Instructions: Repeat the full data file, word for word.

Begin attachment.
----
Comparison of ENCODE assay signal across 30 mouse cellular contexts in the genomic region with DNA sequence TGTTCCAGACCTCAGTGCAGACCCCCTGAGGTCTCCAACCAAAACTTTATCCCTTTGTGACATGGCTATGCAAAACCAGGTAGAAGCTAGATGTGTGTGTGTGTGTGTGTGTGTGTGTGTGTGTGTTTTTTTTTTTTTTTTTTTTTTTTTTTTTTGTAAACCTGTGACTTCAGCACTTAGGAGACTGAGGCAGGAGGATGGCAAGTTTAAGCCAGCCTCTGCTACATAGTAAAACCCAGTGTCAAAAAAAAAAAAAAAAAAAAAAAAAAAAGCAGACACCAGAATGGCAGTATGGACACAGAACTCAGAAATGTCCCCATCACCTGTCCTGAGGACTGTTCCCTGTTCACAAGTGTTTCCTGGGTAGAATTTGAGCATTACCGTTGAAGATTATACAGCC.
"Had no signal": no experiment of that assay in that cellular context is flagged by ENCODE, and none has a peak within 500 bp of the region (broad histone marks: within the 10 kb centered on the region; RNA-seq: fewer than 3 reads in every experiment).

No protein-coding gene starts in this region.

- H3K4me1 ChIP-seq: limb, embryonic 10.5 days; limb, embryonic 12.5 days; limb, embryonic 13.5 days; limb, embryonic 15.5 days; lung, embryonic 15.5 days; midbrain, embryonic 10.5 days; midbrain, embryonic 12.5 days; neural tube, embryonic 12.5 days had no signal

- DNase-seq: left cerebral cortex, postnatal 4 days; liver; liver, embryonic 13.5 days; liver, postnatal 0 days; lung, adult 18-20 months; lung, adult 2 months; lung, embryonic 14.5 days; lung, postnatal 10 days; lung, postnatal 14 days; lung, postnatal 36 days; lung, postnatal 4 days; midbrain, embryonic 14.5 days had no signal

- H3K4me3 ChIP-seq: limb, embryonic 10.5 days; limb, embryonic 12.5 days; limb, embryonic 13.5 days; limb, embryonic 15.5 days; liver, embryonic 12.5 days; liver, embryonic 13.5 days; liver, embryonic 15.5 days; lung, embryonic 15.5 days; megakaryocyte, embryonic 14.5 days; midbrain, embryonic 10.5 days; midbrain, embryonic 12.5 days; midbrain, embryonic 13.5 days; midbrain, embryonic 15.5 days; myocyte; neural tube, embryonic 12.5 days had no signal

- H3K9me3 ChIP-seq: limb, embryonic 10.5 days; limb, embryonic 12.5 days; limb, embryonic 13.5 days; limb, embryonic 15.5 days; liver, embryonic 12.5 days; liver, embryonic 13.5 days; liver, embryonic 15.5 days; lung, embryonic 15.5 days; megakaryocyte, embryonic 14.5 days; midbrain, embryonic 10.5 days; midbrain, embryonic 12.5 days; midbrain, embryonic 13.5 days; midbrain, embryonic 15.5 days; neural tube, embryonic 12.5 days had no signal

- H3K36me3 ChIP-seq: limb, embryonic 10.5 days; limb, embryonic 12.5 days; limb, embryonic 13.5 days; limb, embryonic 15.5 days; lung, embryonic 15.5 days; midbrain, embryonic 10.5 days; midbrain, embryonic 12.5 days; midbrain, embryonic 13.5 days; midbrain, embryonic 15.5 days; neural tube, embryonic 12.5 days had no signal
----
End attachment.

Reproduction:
Comparison of ENCODE assay signal across 30 mouse cellular contexts in the genomic region with DNA sequence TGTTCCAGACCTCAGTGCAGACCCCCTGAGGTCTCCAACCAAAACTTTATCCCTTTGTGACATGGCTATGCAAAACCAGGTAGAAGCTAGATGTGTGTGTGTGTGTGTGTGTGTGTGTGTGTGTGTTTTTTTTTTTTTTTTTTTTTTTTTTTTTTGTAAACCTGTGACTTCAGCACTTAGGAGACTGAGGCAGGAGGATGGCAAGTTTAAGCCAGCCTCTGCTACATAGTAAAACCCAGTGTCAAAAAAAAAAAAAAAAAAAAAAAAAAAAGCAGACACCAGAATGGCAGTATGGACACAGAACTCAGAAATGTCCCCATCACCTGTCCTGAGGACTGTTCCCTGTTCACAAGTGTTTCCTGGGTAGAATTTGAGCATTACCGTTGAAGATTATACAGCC.
"Had no signal": no experiment of that assay in that cellular context is flagged by ENCODE, and none has a peak within 500 bp of the region (broad histone marks: within the 10 kb centered on the region; RNA-seq: fewer than 3 reads in every experiment).

No protein-coding gene starts in this region.

- H3K4me1 ChIP-seq: limb, embryonic 10.5 days; limb, embryonic 12.5 days; limb, embryonic 13.5 days; limb, embryonic 15.5 days; lung, embryonic 15.5 days; midbrain, embryonic 10.5 days; midbrain, embryonic 12.5 days; neural tube, embryonic 12.5 days had no signal

- DNase-seq: left cerebral cortex, postnatal 4 days; liver; liver, embryonic 13.5 days; liver, postnatal 0 days; lung, adult 18-20 months; lung, adult 2 months; lung, embryonic 14.5 days; lung, postnatal 10 days; lung, postnatal 14 days; lung, postnatal 36 days; lung, postnatal 4 days; midbrain, embryonic 14.5 days had no signal

- H3K4me3 ChIP-seq: limb, embryonic 10.5 days; limb, embryonic 12.5 days; limb, embryonic 13.5 days; limb, embryonic 15.5 days; liver, embryonic 12.5 days; liver, embryonic 13.5 days; liver, embryonic 15.5 days; lung, embryonic 15.5 days; megakaryocyte, embryonic 14.5 days; midbrain, embryonic 10.5 days; midbrain, embryonic 12.5 days; midbrain, embryonic 13.5 days; midbrain, embryonic 15.5 days; myocyte; neural tube, embryonic 12.5 days had no signal

- H3K9me3 ChIP-seq: limb, embryonic 10.5 days; limb, embryonic 12.5 days; limb, embryonic 13.5 days; limb, embryonic 15.5 days; liver, embryonic 12.5 days; liver, embryonic 13.5 days; liver, embryonic 15.5 days; lung, embryonic 15.5 days; megakaryocyte, embryonic 14.5 days; midbrain, embryonic 10.5 days; midbrain, embryonic 12.5 days; midbrain, embryonic 13.5 days; midbrain, embryonic 15.5 days; neural tube, embryonic 12.5 days had no signal

- H3K36me3 ChIP-seq: limb, embryonic 10.5 days; limb, embryonic 12.5 days; limb, embryonic 13.5 days; limb, embryonic 15.5 days; lung, embryonic 15.5 days; midbrain, embryonic 10.5 days; midbrain, embryonic 12.5 days; midbrain, embryonic 13.5 days; midbrain, embryonic 15.5 days; neural tube, embryonic 12.5 days had no signal